The Barn Owl project: From small beginnings to a national action plan

02 July 2019

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It is always rewarding to see the smile on a farmer’s face when they hear that a Barn Owl has occupied “their” nest box. Since 2015, we’ve been installing Barn Owl boxes in collaboration with farmers and farming communities with funding from the Tasso Leventis Conservation Foundation. The aim is to turn to a wildlife-friendly method when it comes to controlling rodent populations.
 

It is no secret that around 350 stations of rat poison are placed in any one community island-wide to minimize damage to crops by rodents. But why turn to poison, when nature can provide the solutions? In this case, there is no one better equipped for the job, than the perfect rodent eradicator: the Barn Owl.

Why Barn Owls
With their night vision, their long, powerful talons, their acute hearing and their stealthlike flight, Barn Owls are perfectly adapted to catch rodents. Studies on Barn Owl diet show that they feed almost exclusively on rodents, with 96% of their diet comprised of rodents like rats, mice and shrews. A Barn Owl family consumes between 2000 and 6000 rodents a year, so by placing a nest box in a suitable habitat and under certain conditions it is relatively easy to attract a Barn Owl pair in an area. All of the above make the Barn Owl the ultimate predator of rodents and a farmers best friend.

How does it work?
Selecting sites for placing Barn Owl nest boxes is the first important step for starting the Barn Owl scheme in an area. BirdLife Cyprus’ project team first conducts site visits to check the suitability of a site. This depends on various environmental as well as anthropogenic factors, i.e. rodent presence, proximity of major roads, habitat type, crop type, application of rodenticides and other.

It is best to install nest boxes by December/January when Barn Owls start their search for a mate and a nesting site. No-one can guarantee if and when  a Barn Owl will take up a nest box. It needs patience and persistence. Experienced staff carry out nest monitoring during breeding season to record nesting, number of clutch and other valuable information, taking care to avoid disturbing birds.


Ypsonas' Hunting Association installing a Barn Owl nest box on a carob tree at Ypsonas

What are the successes of the project so far?
So far, we’ve installed a total of 57 Barn Owl nest boxes in collaboration with 14 farmers/farming communities and two hunting associations. The project has also installed thirteen nest boxes for Common Kestrels, who complement the Barn Owl’s work during the day.

Out of the 31 nest boxes that have been monitored so far during the 2019 breeding season, we recorded Barn Owl presence in six boxes, Little Owl in two boxes, Scops Owl in three boxes and Common Kestrel in one of the nest boxes.


Installing a Barn Owl nest box on a pine tree above an organic field at Treis Elies (left) and organic farmer Charis Christoforou feeling proud for participating in the Barn Owl scheme (right)

Outreach, collaboration and research
Education, collaboration with relevant government departments and research go hand-in-hand with the Barn Owl nest box scheme.

As part of the project, we reach out to schools in communities participating in the project, to raise awareness among young children about the importance of protecting Barn Owls and the free services that they provide to farmers. The children had the chance to analyze real Barn Owl pellets (consisting of fur, bones, teeth and anything else that can’t be digested and are disgorged in the form of a tight ball) and discover more about the diet of these birds. In the beginning they were a little bit reluctant about engaging with this activity, but eventually excitement took over as they began discovering the bones inside the pellets and tried to reconstruct the skeletons of the rodents that were eaten by the Barn Owls. This is an activity that neither the children nor us will ever forget!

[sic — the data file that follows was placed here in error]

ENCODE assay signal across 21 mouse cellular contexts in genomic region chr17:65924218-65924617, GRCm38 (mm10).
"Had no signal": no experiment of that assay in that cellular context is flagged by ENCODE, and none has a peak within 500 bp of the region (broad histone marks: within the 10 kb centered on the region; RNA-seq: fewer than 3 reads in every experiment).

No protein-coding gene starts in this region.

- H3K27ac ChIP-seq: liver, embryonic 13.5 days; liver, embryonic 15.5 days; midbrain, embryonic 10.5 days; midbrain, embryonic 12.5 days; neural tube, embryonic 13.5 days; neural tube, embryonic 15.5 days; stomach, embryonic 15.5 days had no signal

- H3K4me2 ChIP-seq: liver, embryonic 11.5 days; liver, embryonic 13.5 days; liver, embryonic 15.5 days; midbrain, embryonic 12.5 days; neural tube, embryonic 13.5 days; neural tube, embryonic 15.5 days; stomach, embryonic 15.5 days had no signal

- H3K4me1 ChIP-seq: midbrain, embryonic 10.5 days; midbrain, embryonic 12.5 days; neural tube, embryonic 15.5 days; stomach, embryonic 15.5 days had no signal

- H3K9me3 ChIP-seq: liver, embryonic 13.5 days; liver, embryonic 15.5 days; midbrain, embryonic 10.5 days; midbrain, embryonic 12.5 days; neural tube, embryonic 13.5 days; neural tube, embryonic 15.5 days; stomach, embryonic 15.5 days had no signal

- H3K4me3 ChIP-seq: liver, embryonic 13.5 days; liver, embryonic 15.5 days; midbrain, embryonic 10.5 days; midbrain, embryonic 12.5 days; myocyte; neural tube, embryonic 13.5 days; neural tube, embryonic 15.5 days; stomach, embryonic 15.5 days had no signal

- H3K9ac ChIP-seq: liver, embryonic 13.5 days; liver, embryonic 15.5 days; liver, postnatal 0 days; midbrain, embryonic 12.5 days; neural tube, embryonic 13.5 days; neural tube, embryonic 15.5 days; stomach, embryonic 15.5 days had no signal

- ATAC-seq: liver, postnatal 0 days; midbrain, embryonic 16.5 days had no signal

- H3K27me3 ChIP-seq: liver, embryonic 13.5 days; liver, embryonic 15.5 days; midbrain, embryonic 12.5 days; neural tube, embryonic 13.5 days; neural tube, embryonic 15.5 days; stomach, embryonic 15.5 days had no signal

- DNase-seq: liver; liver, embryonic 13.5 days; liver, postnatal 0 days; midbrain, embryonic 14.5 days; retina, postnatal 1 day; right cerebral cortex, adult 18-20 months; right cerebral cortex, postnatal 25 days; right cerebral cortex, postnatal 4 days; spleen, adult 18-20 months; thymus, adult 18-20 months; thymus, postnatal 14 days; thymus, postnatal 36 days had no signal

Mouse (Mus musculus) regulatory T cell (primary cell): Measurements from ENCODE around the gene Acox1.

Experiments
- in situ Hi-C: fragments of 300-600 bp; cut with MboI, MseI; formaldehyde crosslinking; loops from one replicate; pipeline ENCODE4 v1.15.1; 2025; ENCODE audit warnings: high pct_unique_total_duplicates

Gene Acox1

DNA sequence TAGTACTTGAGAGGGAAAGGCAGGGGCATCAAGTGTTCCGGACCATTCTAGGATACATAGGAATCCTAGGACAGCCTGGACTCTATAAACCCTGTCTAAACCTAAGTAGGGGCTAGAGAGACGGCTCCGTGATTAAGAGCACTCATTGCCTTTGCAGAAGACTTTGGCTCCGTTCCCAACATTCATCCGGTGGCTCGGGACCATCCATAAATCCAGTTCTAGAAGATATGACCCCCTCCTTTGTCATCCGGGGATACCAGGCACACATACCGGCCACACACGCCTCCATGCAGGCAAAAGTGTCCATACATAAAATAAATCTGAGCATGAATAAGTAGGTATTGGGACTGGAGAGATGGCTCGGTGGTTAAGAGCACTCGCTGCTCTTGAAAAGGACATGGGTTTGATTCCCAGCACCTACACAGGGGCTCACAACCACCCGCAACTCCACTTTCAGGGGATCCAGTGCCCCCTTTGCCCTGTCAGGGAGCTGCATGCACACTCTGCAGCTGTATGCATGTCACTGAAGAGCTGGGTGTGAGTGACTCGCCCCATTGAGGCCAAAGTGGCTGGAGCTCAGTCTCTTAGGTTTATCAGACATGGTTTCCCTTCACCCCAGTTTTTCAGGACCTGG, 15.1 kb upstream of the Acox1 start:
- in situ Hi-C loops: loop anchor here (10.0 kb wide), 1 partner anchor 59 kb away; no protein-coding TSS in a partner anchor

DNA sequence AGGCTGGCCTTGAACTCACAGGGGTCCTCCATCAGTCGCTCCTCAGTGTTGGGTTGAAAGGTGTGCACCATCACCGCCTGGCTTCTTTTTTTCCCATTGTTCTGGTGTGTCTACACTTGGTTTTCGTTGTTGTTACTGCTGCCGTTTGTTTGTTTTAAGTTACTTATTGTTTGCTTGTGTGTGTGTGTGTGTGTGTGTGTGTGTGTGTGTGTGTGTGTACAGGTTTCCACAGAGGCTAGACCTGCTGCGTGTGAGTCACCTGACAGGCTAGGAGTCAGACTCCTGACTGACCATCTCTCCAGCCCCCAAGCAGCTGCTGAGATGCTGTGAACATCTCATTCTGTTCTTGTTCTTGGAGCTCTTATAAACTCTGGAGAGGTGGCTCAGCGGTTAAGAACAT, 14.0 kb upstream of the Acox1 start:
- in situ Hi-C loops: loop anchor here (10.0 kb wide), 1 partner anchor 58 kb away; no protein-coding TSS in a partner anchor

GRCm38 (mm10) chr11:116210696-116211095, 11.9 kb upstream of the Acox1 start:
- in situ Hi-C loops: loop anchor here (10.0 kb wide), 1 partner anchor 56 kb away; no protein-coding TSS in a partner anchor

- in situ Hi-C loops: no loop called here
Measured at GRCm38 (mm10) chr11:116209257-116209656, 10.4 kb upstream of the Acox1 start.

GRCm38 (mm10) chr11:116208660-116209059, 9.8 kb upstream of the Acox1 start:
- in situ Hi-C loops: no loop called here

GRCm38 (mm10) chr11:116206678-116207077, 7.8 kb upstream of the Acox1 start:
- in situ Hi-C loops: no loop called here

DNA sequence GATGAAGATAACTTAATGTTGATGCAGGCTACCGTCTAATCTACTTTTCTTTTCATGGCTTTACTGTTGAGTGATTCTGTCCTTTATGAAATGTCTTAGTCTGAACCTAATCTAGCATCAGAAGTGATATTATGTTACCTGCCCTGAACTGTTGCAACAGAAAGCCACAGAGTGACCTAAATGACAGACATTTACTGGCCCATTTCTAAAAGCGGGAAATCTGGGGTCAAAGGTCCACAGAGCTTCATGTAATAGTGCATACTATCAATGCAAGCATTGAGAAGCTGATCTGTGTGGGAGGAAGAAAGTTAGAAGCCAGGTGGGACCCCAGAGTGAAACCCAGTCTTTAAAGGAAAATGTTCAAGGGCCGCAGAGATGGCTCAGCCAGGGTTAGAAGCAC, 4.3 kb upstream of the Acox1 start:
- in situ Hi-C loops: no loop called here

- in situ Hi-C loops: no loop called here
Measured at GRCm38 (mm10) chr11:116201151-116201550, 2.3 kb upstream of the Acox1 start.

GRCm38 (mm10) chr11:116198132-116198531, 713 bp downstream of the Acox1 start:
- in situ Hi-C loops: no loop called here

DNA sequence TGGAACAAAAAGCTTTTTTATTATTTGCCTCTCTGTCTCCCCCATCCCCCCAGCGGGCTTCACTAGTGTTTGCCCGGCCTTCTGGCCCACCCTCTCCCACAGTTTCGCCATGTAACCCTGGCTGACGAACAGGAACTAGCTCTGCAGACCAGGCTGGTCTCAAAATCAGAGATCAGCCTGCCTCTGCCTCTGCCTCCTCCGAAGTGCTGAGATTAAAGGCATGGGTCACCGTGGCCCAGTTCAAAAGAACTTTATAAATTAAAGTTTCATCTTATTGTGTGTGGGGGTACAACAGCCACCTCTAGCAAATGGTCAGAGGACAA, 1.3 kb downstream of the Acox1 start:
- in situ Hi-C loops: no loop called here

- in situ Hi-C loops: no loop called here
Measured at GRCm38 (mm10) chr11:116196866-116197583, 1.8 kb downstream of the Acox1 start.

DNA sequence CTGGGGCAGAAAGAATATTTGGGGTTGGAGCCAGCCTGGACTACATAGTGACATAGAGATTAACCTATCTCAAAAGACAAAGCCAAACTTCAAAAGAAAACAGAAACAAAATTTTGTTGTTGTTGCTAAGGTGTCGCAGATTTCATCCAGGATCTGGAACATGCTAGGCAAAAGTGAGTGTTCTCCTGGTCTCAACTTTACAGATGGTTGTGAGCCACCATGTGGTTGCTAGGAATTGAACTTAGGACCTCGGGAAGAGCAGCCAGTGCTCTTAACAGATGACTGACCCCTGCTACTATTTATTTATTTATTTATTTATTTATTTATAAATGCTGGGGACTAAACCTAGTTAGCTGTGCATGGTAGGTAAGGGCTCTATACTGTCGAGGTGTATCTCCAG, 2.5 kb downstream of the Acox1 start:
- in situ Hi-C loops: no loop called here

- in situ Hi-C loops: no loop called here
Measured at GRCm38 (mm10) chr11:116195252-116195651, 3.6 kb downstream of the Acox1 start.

School children studying Barn Owl pellets 

When it comes to research, we are currently looking into possible collaborations with Universities and students to carry out fundamental research work that will feed into the Barn Owl nest box scheme and the efforts to reduce use of rodenticides.

The Game and Fauna Service, the Department of Forests and the Department of Agriculture have also been installing Barn Owl boxes in Cyprus. To promote and coordinate the work being done by government departments and by BirdLife Cyprus, we are currently working on the preparation of a National Action Plan for Barn Owls, with the support of the Minister of Agriculture. This National Plan will describe the actions that need to be taken on an national level to enhance work on the level of research, education, reduction of rodenticide use, and the creation of an agri-environment scheme that will further promote the use of Barn Owl nest box scheme by farmers.

The production of 2nd generation rodenticide in the Department of Agriculture facility has been reduced by almost 50% in the last six years. Looking ahead, we hope that production and use of rodenticides harmful to wildlife will be reduced to the absolute minimum and farmers will be benefited by the Barn Owl nest box scheme.

Using the Barn Owl as a biological rodent control is a method widely used in other countries. Israel, for example, has been using this method successfully since the 80s and has managed to reduce rodenticide use by 80% since 2006. Our project is implemented in collaboration and expert support from Israel, University of Lausanne and Greece. To learn more about the project, please visit birdlifecyprus.org/barn-owl-project
 

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